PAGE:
A while ago I began adopting a lean testing approach to quality control of React single page applications. I now implement the following practises:

  • Static type checking of my code (using either Flow or TypeScript, although I would recommend the latter if you are starting a new project and particulary if you use Visual Studio Code as your IDE).
  • Unit testing of algorithmic code, such as formatting and mapping functions.
  • Visual regression testing of the app's presentation components.
  • End-to-end testing of the app's behaviour.

I also look to further enhance quality through using the following practises:

  • Software design discussions.
  • Pull requests.
  • Automated monitoring and logging of the deployed app.

This post is focused on the approach I use for visual regression testing of a React single page application. To adopt it, the first steps are to add Storybook to the app and to start writing stories for the presentation components. (To avoid components that are balls of mud, a component should either define the visual appearance of some part of the screen, or define how some part of the screen behaves and/or how it connects to a data source. Dan Abramov talks about this in a blog post.)

These stories are great as a design document and to allow components to be developed in isolation. Some of them might be for individual components, like buttons, but others might be for components that include other components, like a form or a page header. The idea now is to leverage these stories for visual regression testing. First, though, there are some caveats to mention. For the least chance of false positives, visual regression testing requires the following:

  • No animations to be running.
  • A transparent caret.
  • Fonts that have loaded.
  • The actual images and the reference images being generated on the same platform (or something compatible) because of potential differences in anti-aliasing.

These issues have solutions, which I will mention below. It would also be good to vary the viewport width for some tests, to check that the styling is correct on mobile as well as on desktop.

So for running your Storybook stories for visual regression testing, there are paid services and free tools available, with some of them listed on the Storybook site. I actually use a free combination they do not mention—storybook-chrome-screenshot (now Storycap) and reg-suit—but I first gave the paid service Chromatic a go. Chromatic was interesting because I had a whole bunch of blank screenshots when I used it. It runs your stories on its servers, which deals with generating the actual and references images on the same platform, and it injects some CSS to disable animations. The problem was that I was using a bunch of 'fade in' animations, all of which work by setting opacity initially to zero. With animations disabled, that initial value never changes and so the components are not visible in the screenshots. I dealt with this by not applying animations if NODE_ENV === 'test' as shown here, but it is basically a hack. I also was not sure how to vary screen width in the tests; in theory this should be easy when Storybook version 4 is released as it adds a withViewport decorator.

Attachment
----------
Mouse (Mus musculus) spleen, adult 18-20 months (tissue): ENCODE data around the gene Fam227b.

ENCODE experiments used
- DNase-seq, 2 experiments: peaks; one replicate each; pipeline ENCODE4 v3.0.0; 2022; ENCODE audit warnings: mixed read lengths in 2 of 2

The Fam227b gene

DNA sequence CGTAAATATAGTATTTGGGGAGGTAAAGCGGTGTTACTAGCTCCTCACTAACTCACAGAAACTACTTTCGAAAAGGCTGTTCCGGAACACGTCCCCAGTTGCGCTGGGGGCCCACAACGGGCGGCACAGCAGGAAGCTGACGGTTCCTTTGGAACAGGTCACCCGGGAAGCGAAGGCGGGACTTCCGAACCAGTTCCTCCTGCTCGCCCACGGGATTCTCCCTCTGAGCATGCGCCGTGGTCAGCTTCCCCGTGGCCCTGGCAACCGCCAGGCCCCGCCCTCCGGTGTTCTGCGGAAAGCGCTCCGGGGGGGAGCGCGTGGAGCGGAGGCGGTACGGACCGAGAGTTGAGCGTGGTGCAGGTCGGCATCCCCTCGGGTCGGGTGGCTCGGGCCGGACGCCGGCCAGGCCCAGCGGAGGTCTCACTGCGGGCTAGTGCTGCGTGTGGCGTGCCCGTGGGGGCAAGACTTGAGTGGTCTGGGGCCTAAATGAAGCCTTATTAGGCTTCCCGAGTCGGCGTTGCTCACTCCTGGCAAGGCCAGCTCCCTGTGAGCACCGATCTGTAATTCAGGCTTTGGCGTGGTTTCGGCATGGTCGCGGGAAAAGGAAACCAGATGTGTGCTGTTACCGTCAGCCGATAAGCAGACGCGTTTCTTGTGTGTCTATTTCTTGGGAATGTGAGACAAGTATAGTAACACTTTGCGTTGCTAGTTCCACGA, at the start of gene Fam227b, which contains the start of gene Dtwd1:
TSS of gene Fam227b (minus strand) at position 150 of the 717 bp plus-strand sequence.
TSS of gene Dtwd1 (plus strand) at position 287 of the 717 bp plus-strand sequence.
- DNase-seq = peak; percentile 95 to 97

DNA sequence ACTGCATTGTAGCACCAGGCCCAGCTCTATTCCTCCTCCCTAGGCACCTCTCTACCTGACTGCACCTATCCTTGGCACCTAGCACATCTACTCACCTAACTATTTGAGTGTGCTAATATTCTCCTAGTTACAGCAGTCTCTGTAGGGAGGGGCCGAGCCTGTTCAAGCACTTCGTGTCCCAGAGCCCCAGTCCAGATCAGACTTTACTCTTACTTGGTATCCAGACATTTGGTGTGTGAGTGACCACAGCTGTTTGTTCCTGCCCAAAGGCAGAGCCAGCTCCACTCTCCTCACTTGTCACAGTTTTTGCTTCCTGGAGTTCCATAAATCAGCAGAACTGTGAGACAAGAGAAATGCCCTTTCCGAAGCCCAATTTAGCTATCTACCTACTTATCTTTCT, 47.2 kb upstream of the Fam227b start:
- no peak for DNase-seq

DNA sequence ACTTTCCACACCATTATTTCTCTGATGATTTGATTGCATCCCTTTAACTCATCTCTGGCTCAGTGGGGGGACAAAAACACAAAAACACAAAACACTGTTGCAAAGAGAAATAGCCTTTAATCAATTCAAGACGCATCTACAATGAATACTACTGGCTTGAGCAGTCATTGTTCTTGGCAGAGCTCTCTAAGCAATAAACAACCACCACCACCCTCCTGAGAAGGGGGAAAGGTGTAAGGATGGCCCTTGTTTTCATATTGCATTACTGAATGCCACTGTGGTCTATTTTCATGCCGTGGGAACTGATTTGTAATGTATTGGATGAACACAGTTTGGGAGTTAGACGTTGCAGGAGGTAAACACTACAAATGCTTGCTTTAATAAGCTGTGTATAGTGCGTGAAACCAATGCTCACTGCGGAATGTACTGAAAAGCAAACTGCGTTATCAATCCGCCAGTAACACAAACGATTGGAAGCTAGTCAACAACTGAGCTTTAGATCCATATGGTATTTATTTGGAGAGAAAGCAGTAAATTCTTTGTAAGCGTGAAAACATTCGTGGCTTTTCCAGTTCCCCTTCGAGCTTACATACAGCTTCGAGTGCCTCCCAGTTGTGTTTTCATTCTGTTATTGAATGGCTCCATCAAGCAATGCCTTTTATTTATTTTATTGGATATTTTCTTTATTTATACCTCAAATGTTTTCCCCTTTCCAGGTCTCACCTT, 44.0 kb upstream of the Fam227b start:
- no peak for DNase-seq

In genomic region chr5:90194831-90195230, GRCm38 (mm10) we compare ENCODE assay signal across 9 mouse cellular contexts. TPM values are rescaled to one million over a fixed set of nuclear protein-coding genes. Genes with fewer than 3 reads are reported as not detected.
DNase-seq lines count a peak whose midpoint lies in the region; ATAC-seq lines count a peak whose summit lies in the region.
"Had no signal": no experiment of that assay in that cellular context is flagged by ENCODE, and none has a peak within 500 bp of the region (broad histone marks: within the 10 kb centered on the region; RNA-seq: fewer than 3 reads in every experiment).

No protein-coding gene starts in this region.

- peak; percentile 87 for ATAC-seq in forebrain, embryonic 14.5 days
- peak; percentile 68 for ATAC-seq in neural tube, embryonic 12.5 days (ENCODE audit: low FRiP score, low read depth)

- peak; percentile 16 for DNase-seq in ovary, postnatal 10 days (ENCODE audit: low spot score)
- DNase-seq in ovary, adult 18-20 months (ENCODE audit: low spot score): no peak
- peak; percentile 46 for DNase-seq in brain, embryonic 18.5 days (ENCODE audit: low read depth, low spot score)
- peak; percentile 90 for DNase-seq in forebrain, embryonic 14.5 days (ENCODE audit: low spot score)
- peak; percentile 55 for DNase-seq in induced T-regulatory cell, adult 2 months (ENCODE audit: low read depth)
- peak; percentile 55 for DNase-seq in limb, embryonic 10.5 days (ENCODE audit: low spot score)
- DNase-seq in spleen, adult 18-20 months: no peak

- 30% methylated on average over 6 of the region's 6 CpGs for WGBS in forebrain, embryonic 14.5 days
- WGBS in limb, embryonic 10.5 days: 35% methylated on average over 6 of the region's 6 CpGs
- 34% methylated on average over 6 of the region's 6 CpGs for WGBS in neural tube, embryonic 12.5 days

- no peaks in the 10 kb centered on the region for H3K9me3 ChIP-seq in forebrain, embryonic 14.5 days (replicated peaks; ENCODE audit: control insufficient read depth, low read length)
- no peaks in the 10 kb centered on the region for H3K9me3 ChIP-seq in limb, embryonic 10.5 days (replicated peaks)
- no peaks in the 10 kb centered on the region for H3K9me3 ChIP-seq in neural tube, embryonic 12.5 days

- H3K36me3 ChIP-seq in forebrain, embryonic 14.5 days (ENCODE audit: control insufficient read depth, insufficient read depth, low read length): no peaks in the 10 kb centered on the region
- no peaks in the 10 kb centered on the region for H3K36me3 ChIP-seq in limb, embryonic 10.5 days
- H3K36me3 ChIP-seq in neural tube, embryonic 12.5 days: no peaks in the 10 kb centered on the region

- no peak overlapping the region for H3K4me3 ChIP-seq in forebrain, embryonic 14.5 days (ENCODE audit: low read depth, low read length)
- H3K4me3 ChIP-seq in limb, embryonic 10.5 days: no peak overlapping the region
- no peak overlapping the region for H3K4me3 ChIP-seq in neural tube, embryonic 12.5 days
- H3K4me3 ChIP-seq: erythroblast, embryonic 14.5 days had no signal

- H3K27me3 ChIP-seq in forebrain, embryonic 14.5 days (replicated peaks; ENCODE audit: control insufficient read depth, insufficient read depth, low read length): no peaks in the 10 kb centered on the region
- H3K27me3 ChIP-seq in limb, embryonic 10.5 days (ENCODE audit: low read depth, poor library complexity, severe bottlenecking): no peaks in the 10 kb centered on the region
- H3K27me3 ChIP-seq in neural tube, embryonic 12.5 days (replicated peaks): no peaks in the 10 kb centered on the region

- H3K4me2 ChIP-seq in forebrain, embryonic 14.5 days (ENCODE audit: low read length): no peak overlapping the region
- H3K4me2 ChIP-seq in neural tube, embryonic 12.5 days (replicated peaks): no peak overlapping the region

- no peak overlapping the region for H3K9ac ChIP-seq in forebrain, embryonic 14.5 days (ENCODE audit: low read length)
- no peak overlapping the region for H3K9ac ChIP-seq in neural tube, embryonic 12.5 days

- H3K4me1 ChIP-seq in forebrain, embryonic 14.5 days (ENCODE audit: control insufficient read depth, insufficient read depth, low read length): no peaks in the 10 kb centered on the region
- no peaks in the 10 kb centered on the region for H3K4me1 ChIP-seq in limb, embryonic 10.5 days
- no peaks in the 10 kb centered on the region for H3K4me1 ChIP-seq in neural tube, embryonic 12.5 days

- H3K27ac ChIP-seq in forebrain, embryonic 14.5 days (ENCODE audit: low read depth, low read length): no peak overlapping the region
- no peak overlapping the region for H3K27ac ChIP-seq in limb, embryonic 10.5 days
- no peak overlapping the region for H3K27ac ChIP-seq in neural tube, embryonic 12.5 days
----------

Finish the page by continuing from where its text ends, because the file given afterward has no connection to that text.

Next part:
As I say, I settled on storybook-chrome-screenshot and reg-suit, largely because it is free and I could get a decent development flow:

  1. I write stories.
  2. I add the storybook-chrome-screenshot decorator, indicating the widths I want it to take screenshots at.
  3. I create a bucket in S3 and add the reg-suit integration to the GitHub repository.
  4. I set up CircleCI so that when I create a pull request, a job runs the storybook-chrome-screenshot CLI tool.
  5. It builds and runs Storybook in a headless browser, saving all the screenshots to a directory on the CI server.
  6. The job then runs the reg-suit tool, which checks for the commit that is the parent for the branch, downloads its associated screenshots from the s3 bucket, and then diffs them with the local ones.
  7. It generates a nice report and adds a comment to the pull request with the result.
  8. If I am happy with the differences, I squash and rebase the PR into master.
  9. CircleCI runs on master to deploy the changes, and in the process runs a job similar to the above to generate and upload the new expected images.

Note that the expected images are not committed to source control. You can run the tools locally to see what your actual images are looking like as you make changes, but the problem of anti-aliasing means that I cannot compare local images with those created on the CI servers without there being loads of false positives. In theory there are image comparison algorithms that try to ignore anti-aliasing differences but reg-suit does not seem to support this and I do not know how successful it would actually be.

I have been surprised that I have not had issues with false positives because fonts have not yet loaded. I do add some code to the Storybook tests to wait for fonts to preload, but I am not sure if it is actually necessary. I do inject some CSS to make the caret transparent when the screenshot are being taken, and use the aforementioned hack to disable animations. If you do not have the 'fade in' issue, you can just inject some additional CSS to disable animations.

You could of course also do visual regression testing of the entire app, not just of components and sets of components in Storybook. I have not got round to doing that yet, so I am not sure what the workflow and caveats are.

All this is available to view in this repo. If you have got cash to splash, definitely check out the paid services. The idea ultimately is to find a smooth workflow for the team that they feel helps them to avoid visual regressions and does not feel like a chore and is not noisy.

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